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Days Of Our Lives

Kevin Spirtas Talks ‘After Forever’s’ Digital Special ‘Riley’s Unforgettable School Project’, The Loss of Michael Slade, and a Chance to Reprise DAYS Craig Wesley

The coronavirus pandemic has put to the test many content creators on just how they would keep their projects moving forward in ways they never dreamed of. However, out of that situation has come some of the most compelling, unique series, specials, and features currently streaming for viewers. One of which is Riley’s Unforgettable School Project, brought to you by the team from the six-time Daytime Emmy Award-winning series, After Forever.

Former Days of our Lives star, Kevin Spirtas (Ex-Craig Wesley) has starred in and created the first two seasons of what has become the most honored Emmy-awarded LGBTQ-themed drama series on any platform.  Along with his ‘After Forever’ writing/producing partner, the late Michael Slade (DAYS, OLTL, Passions, Another World), the two also conceptualized and delivered this latest documentary-style offering now on Amazon Prime Video.

What makes Riley’s Unforgettable School Project so noteworthy is not just how they were able to execute the series based on fictional 11-year-old Riley’s virtual school project and utilize its cast, which includes: Spirtas, Cady Huffman, Jamison Stern, Lenny Wolpe, Erin Cherry, Anita Gillette, Christopher J. Hanke, and Finn Douglas, but that it was made while Slade was succumbing to his battle with cancer, and that this special marks the final script from this talented writer.

 

Michael Fairman TV spoke with Spirtas about making the special during Covid-19, how the death of Michael Slade has made a lasting impact on his life, what After Forever has personally meant to him, and how an official third season is still in the works, and … if he would consider a return to Salem and Days of our Lives, should they come a-calling.  Here’s what Kevin had to say about it all.

Photo: AfterForever

I think the entire story of this digital special has become even more meaningful with Michael Slade’s passing. What was the genesis of the concept? You wanted to continue the telling of the story of After Forever … but we are all in the middle of a pandemic?

KEVIN:  Yes and… when we filmed season 2, we had the scripts for season 3 already completed. It was our hope and desire to film them at the same time, back-to-back, so that we would have had all of our cast and crew together, and we could have gotten through it because we’ve always imagined this story being told in a trilogy so to speak – a beginning, middle, and end to Brian (Spirtas) and Jason, (Mitchell Anderson) and Brian’s healing or his steps towards healing through grief.  Schedules turned out that they couldn’t really work out for us to hold all the people and hold all of the sets for that amount of time.  So, we thought, “We’ve got the scripts for season 3 ready.  We’ll come back to it in the following year,” and that was always the intention, and then the pandemic hit.  So, it was shut down immediately that we weren’t going to do anything, but we wanted to stay current, and instead of going back in and telling the third installment of After Forever as a Covid-19 story as well, Michael and I sat down and looked at a way of staying relevant and current with a story within COVID, and there was born the idea to do this documentary style story/special about the characters of After Forever told through the lens of the character of Riley, the 11-year-old boy, who is now being homeschooled during the pandemic. He gets an assignment to do a project about the most unforgettable person he has ever met, and he, of course, chooses his best friend, the late Jason Adams, and he enlists all of Jason’s friends and family to join in.  Michael actually said, “What if we tell a story about Riley being homeschooled?” And, not only is Riley a technical genius at 11-years-old in the story, but Finn Douglas, who plays Riley, is a technical genius.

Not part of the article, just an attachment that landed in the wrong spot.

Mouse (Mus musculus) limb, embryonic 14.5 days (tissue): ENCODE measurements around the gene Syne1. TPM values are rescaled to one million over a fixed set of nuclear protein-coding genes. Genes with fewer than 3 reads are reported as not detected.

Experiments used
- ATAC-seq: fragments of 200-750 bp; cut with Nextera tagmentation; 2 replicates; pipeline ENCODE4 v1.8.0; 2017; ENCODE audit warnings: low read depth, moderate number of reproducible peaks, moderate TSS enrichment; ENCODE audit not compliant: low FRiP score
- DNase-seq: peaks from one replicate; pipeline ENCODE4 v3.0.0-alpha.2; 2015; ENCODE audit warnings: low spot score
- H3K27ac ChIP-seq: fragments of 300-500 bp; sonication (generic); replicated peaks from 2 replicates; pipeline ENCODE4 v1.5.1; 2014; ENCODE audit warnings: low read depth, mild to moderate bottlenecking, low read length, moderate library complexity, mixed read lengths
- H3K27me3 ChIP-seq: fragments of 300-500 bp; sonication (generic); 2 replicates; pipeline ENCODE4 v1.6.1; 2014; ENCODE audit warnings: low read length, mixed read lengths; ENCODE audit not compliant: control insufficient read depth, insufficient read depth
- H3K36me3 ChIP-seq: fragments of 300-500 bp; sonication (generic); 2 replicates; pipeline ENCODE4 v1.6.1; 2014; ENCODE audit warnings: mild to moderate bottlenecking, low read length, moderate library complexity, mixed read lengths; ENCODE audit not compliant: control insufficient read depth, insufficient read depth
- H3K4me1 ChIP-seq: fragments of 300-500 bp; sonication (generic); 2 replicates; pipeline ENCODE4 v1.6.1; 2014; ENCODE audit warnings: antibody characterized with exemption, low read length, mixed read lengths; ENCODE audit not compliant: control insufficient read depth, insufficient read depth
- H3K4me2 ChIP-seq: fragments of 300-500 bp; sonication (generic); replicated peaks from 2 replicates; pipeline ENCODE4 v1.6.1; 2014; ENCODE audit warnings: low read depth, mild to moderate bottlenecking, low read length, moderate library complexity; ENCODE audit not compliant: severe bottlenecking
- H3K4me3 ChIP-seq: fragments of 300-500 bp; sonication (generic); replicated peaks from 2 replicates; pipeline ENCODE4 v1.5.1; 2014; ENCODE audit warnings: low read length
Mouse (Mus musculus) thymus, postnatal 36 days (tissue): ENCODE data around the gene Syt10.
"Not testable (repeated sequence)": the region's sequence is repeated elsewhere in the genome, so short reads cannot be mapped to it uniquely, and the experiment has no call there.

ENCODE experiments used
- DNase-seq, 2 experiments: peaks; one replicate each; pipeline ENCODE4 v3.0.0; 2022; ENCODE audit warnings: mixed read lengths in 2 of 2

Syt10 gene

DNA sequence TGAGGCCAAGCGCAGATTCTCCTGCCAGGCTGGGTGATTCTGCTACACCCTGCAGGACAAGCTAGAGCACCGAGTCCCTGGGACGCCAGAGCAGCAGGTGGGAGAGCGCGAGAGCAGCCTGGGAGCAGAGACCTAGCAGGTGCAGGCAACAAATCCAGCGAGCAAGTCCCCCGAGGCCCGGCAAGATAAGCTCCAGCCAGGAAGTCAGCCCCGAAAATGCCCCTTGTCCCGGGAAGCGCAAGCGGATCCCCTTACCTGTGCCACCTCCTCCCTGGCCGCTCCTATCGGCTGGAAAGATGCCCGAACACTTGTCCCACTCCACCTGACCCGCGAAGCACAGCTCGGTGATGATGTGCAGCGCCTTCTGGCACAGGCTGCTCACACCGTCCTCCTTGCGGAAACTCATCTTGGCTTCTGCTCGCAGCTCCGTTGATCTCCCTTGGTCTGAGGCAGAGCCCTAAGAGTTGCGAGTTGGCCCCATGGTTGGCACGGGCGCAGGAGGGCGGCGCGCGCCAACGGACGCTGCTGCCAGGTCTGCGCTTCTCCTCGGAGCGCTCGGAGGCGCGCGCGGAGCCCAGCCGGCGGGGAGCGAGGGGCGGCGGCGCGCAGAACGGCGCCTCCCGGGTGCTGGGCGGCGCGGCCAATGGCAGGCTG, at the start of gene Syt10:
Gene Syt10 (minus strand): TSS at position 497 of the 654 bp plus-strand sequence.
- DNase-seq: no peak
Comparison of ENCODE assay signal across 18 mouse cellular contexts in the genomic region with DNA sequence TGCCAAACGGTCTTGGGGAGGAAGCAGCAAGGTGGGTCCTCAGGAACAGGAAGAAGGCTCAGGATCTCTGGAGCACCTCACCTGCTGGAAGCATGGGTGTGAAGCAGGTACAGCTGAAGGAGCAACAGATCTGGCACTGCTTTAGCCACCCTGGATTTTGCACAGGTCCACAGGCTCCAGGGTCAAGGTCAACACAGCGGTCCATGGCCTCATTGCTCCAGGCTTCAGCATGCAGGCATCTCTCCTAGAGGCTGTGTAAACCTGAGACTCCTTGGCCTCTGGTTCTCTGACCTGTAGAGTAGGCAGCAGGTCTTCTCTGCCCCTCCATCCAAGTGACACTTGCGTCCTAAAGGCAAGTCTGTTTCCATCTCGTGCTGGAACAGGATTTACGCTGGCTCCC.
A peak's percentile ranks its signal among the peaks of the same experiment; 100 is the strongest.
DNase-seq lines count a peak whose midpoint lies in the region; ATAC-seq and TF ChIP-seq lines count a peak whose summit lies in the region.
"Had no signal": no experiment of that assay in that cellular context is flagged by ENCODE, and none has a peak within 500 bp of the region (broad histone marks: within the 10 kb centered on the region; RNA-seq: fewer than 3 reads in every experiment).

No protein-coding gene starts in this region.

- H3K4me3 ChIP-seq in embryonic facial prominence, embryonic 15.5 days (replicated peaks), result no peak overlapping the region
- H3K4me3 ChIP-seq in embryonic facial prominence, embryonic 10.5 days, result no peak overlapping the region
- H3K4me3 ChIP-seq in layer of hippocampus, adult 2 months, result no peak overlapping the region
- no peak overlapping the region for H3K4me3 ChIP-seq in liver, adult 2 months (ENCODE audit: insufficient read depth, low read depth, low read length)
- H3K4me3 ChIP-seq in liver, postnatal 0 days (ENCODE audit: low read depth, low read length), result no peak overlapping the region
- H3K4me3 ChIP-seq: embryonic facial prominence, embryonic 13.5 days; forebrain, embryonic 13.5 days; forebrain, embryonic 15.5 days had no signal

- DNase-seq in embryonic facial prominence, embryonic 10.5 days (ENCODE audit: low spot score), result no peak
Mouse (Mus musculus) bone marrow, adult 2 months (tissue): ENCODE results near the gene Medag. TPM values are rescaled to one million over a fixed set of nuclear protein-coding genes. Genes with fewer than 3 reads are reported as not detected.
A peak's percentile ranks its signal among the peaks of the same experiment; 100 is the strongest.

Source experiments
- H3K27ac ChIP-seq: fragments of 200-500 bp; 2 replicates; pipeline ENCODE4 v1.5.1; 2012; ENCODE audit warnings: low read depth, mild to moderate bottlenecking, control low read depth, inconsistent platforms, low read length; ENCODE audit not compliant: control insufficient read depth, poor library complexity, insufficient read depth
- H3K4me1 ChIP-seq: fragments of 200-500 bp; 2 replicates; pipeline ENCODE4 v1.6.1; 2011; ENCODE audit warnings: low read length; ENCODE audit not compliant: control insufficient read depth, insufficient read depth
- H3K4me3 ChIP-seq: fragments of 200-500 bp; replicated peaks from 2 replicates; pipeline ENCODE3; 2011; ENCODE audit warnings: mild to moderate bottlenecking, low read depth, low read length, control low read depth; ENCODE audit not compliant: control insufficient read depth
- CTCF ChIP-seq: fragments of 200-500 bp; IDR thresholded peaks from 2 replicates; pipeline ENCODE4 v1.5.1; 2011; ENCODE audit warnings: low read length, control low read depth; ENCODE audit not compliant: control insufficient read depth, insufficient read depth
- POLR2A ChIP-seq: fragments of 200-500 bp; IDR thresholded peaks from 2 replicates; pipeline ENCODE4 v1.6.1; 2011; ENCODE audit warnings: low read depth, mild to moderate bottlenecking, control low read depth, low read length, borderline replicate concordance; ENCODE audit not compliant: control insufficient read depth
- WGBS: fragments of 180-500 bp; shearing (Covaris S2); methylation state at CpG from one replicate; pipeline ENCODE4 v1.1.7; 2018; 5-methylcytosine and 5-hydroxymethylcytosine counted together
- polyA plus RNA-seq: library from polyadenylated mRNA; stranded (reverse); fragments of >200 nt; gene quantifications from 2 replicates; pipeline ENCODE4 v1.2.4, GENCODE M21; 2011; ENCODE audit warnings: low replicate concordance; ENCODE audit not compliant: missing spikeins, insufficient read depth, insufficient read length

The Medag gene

And didn’t Finn perform and write the song “Forever There” contained within the special?

KEVIN. Yes. He is this incredible musician.  Michael thought, “What would it be like if we asked to have the character of Finn sing a song for Jason?”  I said, “Well, what kind of song would we have him sing?”  Finn could play anything, I’m sure, because he’s self-taught, he plays by ear – guitar, piano, and drums.  Michael said, “What if we ask him to see if he could write a song?” and when we heard this song, we all called each other and we all got on Zoom and went, “Can you believe this song?  Can you believe this came out of this 11-year-old?”  It’s pretty incredible.  Michael did a gorgeous job of weaving the stories in and out and how they just sort of dove-tailed into each other, and then it was framed by Riley opening the project and ending the project.  During the Zoom reading we wanted to hear the song out loud.  We said to Finn, “Would you want to sing the song?”  We all just watched everybody on that Zoom call just fall apart.  It was just so beautiful. He’s an amazing talent.